Sharing is caring
As the family’s only car owner my sister in law is an unpaid de-facto cabbie, carting siblings, nieces, nephews and a saloon of other relatives to schools and shops.
Like many women drivers SIL doesn’t exhibit the brash, bash-through behavior of male road users preferring to be cautious – a fine quality when avoiding the brutal, careless and confrontational drivers. And that’s just the pedicab pushers.
My admiration goes beyond her skills behind the wheel. For SIL always travels with a full tank of patience.
Not towards other motorists. They get the heavy horn treatment if they haven’t hit third gear before the lights flick to green. Her tolerance is for others in the car.
An excursion isn’t a journey of one driver and five passengers. It’s a trip with six drivers.
No matter that most don’t have licenses or have never driven – these are not impediments to giving advice:
“Overtake him, go faster, push in, don’t worry - he’ll brake, ignore him, he’s smaller, you can get through there, turn left, no, sorry right, ha, ha, wrong again …”
At first I thought SIL would boot the brake through the floorboards and scream: “Will you all shut up! If you reckon you’re so smart, drive it yourself,” then jump into the next passing bemo with the keys in her purse, shouting: “Just leave me alone!”
Of course being an Indonesian she’d never display such impoliteness.
I almost succumbed, demonstrating crassness and maladjustment. Instead I swallowed my tongue for I was not in a culture where driving is a job for one – here it’s gotong royong.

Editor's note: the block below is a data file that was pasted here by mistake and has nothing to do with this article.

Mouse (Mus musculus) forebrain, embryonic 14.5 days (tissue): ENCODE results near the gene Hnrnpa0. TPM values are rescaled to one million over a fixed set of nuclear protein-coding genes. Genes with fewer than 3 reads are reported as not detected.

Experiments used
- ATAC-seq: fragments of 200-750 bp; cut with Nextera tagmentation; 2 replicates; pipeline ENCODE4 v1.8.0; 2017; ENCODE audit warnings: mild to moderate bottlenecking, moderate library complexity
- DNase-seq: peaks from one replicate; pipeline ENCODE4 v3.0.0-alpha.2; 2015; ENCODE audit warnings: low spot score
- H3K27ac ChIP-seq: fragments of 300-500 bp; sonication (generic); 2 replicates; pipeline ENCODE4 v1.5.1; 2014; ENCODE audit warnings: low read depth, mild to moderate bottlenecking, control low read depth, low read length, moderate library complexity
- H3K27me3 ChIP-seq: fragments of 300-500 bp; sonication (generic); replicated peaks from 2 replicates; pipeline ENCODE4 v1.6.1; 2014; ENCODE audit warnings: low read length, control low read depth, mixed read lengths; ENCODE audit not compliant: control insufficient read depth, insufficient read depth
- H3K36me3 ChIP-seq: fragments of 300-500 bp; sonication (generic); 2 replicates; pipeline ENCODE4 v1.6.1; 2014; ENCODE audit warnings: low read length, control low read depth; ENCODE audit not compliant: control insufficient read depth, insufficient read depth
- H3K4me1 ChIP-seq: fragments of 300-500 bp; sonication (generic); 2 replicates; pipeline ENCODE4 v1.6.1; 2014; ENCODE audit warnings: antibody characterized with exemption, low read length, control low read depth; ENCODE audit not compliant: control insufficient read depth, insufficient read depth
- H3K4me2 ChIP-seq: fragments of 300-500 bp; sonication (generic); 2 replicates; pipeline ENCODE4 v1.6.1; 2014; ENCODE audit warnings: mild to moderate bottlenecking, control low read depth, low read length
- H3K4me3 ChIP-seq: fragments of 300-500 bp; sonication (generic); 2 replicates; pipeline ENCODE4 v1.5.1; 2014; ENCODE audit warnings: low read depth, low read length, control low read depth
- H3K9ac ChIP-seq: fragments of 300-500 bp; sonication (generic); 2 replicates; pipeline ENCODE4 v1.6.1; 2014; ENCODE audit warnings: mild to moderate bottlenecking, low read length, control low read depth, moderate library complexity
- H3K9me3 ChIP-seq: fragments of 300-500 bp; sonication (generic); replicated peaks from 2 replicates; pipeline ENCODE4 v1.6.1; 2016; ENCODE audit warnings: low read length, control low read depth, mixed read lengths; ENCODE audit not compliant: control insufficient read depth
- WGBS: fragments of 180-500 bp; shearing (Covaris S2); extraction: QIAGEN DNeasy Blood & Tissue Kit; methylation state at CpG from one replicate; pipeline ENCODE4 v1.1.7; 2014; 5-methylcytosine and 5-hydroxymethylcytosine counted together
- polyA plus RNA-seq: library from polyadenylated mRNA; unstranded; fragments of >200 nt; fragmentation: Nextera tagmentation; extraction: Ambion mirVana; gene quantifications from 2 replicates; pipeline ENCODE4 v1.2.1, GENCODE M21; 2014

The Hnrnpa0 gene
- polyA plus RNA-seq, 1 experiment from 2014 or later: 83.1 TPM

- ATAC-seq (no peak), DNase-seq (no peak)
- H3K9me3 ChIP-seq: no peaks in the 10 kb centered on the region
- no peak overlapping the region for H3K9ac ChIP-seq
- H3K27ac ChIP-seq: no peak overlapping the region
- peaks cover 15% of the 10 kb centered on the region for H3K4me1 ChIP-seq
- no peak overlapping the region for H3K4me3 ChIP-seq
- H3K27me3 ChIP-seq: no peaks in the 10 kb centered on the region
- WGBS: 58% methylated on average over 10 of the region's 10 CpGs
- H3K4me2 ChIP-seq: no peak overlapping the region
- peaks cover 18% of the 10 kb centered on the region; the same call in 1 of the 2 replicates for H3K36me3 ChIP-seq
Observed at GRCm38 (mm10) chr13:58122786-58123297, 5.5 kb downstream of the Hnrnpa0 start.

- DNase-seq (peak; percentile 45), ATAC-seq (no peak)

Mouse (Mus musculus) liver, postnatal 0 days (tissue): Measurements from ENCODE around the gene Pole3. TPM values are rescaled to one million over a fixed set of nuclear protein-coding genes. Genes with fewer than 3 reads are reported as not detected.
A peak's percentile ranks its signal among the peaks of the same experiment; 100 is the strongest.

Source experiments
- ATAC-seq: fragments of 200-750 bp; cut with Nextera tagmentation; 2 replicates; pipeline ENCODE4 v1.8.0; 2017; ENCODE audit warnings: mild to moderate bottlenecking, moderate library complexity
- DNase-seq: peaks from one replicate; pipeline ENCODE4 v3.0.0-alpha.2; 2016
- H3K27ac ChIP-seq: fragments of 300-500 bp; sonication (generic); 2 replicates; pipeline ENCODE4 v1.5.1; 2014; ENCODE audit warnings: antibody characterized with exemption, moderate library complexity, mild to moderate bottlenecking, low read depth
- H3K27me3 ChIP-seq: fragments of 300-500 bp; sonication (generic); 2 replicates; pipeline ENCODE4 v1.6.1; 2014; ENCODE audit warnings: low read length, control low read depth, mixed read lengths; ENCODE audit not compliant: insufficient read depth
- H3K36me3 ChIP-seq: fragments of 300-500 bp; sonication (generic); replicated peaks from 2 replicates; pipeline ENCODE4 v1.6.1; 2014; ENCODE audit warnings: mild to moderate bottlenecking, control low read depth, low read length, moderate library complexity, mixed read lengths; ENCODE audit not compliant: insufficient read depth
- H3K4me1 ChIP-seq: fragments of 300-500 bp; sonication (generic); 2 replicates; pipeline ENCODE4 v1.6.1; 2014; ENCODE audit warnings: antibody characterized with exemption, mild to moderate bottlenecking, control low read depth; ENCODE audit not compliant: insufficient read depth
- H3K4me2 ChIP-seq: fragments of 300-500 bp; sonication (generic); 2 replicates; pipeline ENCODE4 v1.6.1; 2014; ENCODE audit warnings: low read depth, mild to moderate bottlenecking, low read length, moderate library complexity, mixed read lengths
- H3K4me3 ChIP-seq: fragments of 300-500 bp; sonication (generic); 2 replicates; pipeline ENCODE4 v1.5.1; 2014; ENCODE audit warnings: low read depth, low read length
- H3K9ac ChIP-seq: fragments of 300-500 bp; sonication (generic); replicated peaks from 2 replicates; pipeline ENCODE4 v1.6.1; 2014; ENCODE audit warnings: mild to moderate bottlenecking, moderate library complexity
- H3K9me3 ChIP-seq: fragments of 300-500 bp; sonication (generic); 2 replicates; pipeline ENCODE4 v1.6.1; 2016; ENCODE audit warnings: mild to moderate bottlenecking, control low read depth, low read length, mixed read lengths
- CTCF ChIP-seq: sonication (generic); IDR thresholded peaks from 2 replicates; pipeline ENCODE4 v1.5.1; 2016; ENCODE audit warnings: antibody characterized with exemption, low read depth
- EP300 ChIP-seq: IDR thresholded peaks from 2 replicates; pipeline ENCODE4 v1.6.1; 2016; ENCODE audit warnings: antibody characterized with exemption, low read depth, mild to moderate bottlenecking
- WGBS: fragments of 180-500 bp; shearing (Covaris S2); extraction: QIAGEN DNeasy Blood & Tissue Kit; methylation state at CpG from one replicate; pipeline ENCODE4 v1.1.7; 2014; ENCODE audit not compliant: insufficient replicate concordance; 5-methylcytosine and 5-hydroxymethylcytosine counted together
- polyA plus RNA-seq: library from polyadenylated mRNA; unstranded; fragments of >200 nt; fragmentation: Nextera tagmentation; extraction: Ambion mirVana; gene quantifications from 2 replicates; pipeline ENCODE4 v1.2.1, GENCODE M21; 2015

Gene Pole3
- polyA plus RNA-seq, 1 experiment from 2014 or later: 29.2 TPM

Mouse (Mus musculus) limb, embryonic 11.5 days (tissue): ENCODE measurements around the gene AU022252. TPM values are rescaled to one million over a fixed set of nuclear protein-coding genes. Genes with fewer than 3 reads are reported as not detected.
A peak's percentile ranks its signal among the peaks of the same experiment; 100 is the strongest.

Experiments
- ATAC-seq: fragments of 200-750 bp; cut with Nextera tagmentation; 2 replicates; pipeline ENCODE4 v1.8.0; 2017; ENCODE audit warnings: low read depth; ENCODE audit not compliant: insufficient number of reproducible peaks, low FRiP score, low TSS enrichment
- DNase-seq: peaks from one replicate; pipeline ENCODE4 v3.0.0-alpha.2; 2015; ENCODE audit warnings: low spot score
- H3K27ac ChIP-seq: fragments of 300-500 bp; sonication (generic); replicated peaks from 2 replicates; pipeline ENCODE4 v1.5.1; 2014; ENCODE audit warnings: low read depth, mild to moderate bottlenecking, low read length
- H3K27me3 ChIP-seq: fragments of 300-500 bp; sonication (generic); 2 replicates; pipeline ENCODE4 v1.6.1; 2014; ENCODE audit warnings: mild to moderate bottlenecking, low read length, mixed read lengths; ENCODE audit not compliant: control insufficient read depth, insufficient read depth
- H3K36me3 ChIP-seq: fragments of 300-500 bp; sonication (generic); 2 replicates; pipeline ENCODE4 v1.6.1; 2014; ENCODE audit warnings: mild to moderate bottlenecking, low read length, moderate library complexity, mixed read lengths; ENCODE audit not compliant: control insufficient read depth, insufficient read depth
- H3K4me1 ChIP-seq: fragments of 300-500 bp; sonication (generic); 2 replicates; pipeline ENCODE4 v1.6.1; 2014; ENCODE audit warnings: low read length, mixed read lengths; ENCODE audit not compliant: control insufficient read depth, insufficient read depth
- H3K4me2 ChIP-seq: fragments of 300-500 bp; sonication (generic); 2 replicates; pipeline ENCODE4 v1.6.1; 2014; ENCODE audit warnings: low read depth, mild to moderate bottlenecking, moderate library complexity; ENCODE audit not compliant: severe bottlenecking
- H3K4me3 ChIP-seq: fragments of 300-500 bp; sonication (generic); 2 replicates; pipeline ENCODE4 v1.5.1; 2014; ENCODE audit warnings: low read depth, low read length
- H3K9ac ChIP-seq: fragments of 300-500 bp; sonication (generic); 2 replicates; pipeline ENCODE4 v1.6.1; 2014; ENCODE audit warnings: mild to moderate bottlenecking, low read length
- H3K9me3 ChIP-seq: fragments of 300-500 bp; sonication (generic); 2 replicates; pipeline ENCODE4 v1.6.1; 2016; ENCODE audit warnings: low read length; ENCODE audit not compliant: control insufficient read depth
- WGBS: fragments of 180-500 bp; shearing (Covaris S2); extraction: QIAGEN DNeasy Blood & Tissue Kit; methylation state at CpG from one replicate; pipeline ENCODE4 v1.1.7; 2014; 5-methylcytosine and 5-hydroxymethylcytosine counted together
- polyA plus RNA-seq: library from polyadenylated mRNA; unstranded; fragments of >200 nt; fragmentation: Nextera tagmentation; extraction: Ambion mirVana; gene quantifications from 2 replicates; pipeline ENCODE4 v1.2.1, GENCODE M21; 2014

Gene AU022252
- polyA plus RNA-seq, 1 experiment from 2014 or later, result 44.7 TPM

This is the communal self-help system (a ‘busy bee’ in some parts of Australasia), not confined to threshing rice and building mosques. Apart from driving it also extends to education.
After setting an assignment at a prestigious East Java university I was astonished to find the students in the library huddled in clusters.
“This is not a group task,” I raged, impotently. “I want to know what you’ve learned and what you think as an individual.”
I might as well have spoken in ancient Greek because it was clear no one understood. Independent, alone, solo, unaccompanied – what do such words mean?
A student explained in a voice used for the young and witless: “We have to work and assist each other so when we graduate and want a job we can call on our former colleagues for help.”
Sharing as an exercise in future proofing.
The West has the do-it-yourself (DIY) cult that keeps home hardware stores hammering – Indonesia’s practise is DIT (do-it-together). No wonder around 50 million Indonesians use Facebook – the highest number in Southeast Asia.
Scots say too many cooks spoil the broth – Indonesians assume the more chefs the better the meal. Westerners claim a camel is a horse dreamed up by a committee – Indonesians reckon only a group could have designed a horse.
We think two’s company, three’s a crowd, a mass a misery. The more the merrier; there’s safety in numbers.
Foreigners here try and avoid eye contact with other outsiders. Why seek out folk we’d never acknowledge at home? Indonesians abroad seem forever happy to meet fellow expats. No wonder Indonesian friendliness is world famous.
Demographics determine attitude. In my home state there’s a square kilometer for every human. In Java, the world’s most populous island, I rub up against 960 people (and a similar number of motorbikes) in the same hundred hectares. Even soy beans in tempe have more space.
The proverb makan gak makan asal kumpul (even though we have no food we have each other) sums up the situation. A song of the same name celebrates a life compressed.
If English poet William Wordsworth had lived in Indonesia he wouldn’t have wandered lonely as a cloud. He’d never find himself apart, and certainly wouldn’t get to see a host of golden daffodils – they’d have all been trampled.
Given such a cultural background it’s no wonder my SIL has no problems with backseat drivers. Me? It’s walk, or adapt and join the car chorus. No local license but I’m a foreigner and a man so clearly know it all: ‘Hey, keep left …’
(First published in The Sunday Post, 9 June 2013)